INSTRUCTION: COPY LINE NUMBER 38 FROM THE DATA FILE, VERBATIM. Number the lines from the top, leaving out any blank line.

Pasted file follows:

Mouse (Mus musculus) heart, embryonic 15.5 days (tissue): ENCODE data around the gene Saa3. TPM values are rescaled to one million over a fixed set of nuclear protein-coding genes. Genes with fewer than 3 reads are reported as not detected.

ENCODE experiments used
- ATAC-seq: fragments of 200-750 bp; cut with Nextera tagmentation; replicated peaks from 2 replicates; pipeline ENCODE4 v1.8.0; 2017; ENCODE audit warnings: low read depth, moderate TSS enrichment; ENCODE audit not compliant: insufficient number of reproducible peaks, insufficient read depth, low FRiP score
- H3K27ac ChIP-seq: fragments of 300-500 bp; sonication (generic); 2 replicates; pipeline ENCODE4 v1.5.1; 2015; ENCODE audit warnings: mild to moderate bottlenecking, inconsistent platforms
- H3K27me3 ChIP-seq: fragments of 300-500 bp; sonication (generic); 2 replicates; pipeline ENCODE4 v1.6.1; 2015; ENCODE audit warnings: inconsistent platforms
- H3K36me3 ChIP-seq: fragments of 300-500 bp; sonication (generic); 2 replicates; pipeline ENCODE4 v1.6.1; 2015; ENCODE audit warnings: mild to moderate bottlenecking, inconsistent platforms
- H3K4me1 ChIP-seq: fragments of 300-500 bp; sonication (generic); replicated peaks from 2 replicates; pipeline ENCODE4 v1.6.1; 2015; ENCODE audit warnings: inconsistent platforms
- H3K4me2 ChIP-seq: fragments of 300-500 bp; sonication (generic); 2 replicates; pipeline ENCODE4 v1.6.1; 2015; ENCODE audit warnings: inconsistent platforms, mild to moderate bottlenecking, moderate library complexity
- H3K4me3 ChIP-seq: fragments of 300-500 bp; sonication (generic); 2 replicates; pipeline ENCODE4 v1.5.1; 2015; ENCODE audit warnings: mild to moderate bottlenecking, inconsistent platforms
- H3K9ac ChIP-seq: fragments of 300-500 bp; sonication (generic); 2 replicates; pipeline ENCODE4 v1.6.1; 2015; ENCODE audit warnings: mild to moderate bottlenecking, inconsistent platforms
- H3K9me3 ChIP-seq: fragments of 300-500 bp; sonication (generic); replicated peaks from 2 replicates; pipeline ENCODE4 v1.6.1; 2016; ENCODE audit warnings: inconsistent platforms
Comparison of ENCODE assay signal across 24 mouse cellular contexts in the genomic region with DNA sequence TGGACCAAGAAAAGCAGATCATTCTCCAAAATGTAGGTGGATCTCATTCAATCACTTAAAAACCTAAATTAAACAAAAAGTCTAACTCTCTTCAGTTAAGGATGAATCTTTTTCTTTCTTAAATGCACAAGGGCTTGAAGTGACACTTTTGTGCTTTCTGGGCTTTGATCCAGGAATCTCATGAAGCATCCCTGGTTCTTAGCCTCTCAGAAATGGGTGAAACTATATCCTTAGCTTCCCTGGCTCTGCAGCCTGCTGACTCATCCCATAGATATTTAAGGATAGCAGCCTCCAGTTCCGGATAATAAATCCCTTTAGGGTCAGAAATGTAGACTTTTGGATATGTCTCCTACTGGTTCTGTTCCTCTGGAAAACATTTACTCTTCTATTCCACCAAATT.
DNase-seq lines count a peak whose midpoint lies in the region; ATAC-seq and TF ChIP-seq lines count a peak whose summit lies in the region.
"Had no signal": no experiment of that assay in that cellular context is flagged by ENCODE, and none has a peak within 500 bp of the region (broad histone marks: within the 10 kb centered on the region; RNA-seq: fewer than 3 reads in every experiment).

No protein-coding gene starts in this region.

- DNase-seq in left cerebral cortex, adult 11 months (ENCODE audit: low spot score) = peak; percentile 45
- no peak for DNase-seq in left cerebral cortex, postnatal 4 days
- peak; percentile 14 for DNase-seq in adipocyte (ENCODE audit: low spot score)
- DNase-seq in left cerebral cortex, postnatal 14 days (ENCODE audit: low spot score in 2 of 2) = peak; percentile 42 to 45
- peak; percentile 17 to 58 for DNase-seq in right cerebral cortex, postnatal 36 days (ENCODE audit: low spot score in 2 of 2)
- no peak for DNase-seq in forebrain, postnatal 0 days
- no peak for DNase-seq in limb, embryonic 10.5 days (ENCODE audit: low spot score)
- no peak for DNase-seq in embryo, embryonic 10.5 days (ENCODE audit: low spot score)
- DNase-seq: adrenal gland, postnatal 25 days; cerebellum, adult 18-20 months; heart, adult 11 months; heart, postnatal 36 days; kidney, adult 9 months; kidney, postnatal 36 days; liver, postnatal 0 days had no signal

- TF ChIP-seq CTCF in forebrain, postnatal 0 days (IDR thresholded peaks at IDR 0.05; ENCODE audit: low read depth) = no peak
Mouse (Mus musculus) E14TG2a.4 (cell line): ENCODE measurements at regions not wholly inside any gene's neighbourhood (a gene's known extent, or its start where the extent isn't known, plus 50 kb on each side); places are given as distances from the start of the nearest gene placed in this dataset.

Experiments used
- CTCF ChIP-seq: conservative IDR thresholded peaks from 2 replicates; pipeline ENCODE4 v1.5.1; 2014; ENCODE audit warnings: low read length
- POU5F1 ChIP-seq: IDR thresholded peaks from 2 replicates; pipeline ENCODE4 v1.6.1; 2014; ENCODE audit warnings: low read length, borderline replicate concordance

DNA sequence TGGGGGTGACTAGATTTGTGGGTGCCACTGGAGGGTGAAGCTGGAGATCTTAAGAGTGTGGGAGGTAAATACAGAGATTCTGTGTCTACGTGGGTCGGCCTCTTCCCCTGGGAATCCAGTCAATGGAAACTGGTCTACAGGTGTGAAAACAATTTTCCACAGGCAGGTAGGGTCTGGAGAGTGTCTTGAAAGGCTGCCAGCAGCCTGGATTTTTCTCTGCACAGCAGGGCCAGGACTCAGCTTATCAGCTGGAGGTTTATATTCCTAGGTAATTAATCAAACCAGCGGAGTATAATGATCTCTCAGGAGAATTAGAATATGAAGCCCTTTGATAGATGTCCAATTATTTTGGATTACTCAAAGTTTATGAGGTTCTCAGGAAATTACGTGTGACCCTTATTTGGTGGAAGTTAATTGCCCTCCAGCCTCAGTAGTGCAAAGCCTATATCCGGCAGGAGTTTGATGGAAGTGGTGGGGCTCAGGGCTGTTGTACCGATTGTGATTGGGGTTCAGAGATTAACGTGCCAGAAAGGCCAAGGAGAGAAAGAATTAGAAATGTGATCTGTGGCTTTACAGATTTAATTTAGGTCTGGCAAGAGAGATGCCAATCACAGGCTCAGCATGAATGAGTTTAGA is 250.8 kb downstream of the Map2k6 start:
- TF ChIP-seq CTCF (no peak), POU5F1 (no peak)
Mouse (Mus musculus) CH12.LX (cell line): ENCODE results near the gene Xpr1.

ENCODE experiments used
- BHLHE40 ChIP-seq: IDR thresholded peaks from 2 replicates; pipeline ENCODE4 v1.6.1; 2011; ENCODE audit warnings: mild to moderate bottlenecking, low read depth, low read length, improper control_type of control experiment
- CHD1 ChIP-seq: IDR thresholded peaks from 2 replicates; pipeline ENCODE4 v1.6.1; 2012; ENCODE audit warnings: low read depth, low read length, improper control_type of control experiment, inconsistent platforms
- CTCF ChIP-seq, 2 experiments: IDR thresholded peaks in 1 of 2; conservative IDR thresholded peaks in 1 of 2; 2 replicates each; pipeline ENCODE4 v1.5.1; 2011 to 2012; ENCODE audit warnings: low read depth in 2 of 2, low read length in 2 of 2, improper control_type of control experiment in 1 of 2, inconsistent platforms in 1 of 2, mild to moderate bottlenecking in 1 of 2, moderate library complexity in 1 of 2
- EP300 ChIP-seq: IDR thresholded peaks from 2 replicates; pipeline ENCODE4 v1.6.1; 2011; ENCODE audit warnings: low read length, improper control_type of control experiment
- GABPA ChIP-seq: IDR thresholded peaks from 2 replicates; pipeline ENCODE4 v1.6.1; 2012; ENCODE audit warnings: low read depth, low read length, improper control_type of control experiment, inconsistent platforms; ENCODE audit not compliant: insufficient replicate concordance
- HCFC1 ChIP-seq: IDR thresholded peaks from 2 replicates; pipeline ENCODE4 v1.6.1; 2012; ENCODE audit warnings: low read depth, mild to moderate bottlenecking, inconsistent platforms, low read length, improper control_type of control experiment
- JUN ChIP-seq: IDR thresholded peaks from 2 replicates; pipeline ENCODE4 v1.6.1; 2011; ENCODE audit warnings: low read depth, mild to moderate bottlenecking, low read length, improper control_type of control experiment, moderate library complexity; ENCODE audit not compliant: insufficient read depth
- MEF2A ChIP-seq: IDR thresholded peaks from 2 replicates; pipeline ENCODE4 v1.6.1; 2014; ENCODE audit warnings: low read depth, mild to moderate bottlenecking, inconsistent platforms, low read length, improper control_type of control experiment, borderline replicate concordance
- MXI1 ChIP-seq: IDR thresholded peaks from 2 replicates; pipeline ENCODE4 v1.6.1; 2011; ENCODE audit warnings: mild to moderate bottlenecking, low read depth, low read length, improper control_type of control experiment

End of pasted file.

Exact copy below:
- GABPA ChIP-seq: IDR thresholded peaks from 2 replicates; pipeline ENCODE4 v1.6.1; 2012; ENCODE audit warnings: low read depth, low read length, improper control_type of control experiment, inconsistent platforms; ENCODE audit not compliant: insufficient replicate concordance